ATLANTA — They were victims of bad timing.

That’s what state Rep. Sam Teasley (R-Marietta) and state Sen. Joshua McKoon (R-Columbus) believe happened to their religious liberty bills filed this session.

The bills have been ripped by critics for targeting gay people, a charge the lawmakers deny.

Their bills were caught up in the national controversy over the Arizona bill was vetoed last week.

Major companies such as Delta Air Lines have wrongly denounced the bills, Teasley said he believes, because they haven’t bothered to take the time to understand them.

“I was extremely disappointed in what I would characterize as a premature judgment,” Teasley said of Delta’s Tuesday announcement that the bills, “would allow businesses to refuse service to lesbian, gay, bisexual and transgender individuals.”

Delta said, if passed into law, bills such as the ones in Georgia and Arizona would violate Delta’s core values.

“It strikes me that they were not familiar with the contents of what H.B. 1023 did and were reacting to a national media story and decided that the bill that was in Arizona was the same as the bill in Georgia, and therefore they felt the need to distance themselves on that issue,” Teasley said.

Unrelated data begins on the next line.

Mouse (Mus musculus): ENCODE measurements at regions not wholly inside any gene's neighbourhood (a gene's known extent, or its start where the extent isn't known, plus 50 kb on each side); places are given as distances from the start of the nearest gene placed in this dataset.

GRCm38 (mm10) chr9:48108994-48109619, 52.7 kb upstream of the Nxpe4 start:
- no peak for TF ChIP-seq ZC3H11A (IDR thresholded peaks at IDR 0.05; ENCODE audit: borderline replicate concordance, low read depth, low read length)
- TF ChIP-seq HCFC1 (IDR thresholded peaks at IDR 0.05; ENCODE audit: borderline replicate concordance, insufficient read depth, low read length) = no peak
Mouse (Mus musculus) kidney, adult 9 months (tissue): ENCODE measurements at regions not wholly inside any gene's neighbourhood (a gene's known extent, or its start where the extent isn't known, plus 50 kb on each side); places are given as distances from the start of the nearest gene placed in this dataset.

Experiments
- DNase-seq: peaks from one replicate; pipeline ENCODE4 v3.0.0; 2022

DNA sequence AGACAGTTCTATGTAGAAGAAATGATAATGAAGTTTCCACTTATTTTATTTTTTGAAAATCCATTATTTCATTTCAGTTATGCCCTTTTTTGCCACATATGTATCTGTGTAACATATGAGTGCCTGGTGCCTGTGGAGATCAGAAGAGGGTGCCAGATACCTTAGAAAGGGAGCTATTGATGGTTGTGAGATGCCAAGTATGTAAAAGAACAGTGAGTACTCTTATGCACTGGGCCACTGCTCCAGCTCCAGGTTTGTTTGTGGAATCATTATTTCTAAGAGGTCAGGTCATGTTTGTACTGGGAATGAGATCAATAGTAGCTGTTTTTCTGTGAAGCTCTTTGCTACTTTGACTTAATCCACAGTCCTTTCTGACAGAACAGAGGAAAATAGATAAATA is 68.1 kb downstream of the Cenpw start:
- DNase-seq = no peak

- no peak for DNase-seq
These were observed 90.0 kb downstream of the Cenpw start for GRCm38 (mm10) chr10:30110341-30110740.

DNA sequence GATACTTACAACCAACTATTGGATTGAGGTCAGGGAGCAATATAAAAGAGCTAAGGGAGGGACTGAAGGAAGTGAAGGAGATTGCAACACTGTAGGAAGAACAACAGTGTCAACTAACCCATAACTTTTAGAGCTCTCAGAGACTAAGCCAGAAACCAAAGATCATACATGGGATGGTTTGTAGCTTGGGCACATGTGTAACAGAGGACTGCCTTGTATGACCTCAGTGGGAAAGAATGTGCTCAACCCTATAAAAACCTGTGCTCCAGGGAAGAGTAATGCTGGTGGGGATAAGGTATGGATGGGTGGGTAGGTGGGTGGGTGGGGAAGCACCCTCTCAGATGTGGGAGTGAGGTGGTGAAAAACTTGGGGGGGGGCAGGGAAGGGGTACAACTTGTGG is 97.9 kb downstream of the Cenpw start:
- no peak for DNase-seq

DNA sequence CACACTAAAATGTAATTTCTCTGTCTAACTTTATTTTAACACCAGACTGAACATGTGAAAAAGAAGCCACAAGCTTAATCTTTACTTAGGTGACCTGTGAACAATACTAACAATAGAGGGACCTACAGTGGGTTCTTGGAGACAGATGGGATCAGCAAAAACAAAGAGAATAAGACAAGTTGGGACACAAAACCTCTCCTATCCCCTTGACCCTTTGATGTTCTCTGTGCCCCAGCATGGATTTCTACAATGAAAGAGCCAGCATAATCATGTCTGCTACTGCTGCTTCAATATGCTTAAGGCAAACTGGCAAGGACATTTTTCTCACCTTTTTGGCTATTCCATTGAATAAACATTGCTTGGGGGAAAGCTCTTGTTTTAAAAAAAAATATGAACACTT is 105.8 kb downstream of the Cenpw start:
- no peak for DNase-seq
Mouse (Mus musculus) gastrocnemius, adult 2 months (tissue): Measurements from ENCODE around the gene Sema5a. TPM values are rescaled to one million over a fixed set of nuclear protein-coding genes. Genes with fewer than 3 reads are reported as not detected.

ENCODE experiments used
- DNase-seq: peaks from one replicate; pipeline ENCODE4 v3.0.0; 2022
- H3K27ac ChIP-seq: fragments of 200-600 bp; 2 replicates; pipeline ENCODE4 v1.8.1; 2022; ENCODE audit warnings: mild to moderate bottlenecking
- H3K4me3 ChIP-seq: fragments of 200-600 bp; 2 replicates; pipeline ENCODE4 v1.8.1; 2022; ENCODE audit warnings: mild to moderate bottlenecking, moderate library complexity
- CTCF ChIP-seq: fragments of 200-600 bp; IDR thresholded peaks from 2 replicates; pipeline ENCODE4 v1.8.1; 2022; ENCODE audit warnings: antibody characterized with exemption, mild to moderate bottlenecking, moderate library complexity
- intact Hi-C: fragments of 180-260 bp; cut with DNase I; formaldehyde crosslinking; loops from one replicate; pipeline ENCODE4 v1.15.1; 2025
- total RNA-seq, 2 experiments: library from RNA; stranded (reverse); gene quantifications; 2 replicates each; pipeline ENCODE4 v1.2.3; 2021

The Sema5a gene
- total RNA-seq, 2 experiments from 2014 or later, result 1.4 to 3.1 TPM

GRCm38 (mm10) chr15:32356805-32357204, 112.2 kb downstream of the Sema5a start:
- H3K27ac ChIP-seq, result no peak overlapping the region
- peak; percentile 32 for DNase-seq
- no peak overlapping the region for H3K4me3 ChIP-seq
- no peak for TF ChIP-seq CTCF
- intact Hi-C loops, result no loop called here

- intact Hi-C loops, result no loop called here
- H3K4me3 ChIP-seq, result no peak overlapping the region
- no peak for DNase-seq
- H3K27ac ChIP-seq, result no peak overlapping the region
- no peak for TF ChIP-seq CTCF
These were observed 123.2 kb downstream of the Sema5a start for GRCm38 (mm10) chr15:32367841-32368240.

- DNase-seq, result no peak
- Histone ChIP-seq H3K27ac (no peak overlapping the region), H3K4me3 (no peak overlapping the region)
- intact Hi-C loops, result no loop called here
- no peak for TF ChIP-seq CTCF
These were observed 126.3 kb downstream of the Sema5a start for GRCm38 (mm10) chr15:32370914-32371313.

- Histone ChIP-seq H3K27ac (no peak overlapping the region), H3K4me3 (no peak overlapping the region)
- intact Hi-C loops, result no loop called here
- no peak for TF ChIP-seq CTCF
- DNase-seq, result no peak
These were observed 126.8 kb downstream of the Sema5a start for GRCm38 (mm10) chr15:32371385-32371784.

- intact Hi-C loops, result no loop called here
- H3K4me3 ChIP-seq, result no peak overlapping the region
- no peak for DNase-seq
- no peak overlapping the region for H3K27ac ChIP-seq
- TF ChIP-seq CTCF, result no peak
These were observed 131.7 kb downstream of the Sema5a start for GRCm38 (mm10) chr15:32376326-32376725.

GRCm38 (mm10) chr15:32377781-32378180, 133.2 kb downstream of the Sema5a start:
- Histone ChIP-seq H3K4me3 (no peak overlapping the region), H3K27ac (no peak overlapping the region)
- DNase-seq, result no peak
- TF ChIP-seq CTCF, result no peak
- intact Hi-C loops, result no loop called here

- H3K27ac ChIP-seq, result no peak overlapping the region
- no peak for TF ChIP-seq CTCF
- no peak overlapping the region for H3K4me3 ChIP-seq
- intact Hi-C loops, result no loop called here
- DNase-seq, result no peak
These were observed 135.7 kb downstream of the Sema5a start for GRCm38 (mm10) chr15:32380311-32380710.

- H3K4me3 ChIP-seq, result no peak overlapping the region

Teasley’s bill has stalled in the House Judiciary Committee, where it is expected to remain.

McKoon’s S.B. 377 passed out of the Senate Judiciary Committee and is held up in the Rules Committee. Were the Rules Committee to allow the bill to go to the Senate floor for a vote on Monday, the bill has a chance to “cross over” to the Georgia House. But Monday is the last day for that to happen.

McKoon said Sen. Judson Hill (R-east Cobb), a member of the Rules Committee, selected the bill for a Senate floor vote, but Rules Chairman Jeff Mullis (R-Chickamauga) had other ideas.

“When the list was set, Sen. Mullis said there’s been a lot of controversy about S.B. 377. (Mullis said) ‘I’m going to take it off the Rules calendar, but we may come back to it. It’s open.’ There is still a chance, and I would say it is not likely, but it is possible that it could be voted on Monday,” McKoon said.

McKoon said he won’t blame any lawmaker if his bill doesn’t come up for a vote.

“What I fault is the hysteria, the misinformation that’s been put out there primarily by people kind of on the left side of the political spectrum to mischaracterize this bill, to suggest that it does things that it does not do, and it’s frankly scared a lot of people, I think it’s scared a lot of people in the business community, and it’s been very effective from a tactical standpoint politically,” McKoon said.

“I am extraordinarily disappointed because I think Georgians deserve the same level of protection of their religious liberty that federal prisoners receive under the law that Congress passed 21 years ago.”

Mike Griffin, lobbyist for the Georgia Baptist Convention, said a conversation is underway among conservative groups about conducting an economic boycott of companies such as Delta and Home Depot for opposing the bills.

Griffin said his group is also pushing for a Senate floor vote on Monday, which he thinks may occur.